- Mr. Wood has been requested to investigate properties in the Kelso district, with a view to reporting their commercial merits to waiting New York investors who are looking for mining properties in which to invest some of their surplus “War” stock profits.
February 23, 1917
- C. P. Gould, of the Kelso postoffice, has purchased the store and other properties from Hotz and Sons. He will remodel some of the buildings and improve things in general. Hotz was in Kelso for the past five years and has now moved to Los Angeles.
- The miners all give good reports of their working up in the mountains.
- The Salt Lake has two large forces of workmen on the roadbed. They are working toward Barstow.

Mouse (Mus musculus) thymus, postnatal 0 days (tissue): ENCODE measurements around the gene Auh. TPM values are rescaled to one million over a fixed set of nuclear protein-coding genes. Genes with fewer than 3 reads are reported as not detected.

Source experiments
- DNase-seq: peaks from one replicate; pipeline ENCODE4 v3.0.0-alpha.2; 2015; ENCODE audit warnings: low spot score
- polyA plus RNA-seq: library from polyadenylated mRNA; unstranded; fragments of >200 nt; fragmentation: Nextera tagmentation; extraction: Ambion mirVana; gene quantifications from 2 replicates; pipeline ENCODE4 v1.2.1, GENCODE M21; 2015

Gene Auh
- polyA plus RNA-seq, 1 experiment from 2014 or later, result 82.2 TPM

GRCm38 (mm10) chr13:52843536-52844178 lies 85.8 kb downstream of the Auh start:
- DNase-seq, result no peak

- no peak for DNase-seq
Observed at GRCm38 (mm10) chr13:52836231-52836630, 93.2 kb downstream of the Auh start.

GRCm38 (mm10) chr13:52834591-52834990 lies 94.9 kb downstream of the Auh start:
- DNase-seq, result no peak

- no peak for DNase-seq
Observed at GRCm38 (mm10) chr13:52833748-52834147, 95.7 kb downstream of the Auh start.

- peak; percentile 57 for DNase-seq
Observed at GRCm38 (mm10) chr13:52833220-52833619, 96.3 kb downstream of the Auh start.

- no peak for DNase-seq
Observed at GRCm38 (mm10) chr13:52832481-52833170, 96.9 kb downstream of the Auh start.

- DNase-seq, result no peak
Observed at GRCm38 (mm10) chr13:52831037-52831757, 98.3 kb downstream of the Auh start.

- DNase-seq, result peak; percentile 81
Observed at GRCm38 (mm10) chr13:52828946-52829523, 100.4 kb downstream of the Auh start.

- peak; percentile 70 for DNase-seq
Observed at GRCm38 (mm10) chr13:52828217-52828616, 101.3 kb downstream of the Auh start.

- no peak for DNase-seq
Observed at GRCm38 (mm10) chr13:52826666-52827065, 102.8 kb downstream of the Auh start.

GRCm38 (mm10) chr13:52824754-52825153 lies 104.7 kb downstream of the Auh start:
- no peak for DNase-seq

March 16, 1917
- Mrs. Rouse, mother of Round House Foreman Rouse, is seriously ill in the hospital at Los Angeles. Her son is at her bedside. Mrs. Rouse, who lived in Kelso many years ago, was here again visiting with her son when she was taken sick.
- Almost the whole town has been down with colds, but are up again and well on the road to recovery.
- The round house is a very busy place these days. An extra helper engine tends the two regulars, and an extra local east and west are keeping the force busy.
March 16, 1917 is the last article that I could find that covered news from areas within the Mojave National Preserve. Papers were searched through 1919.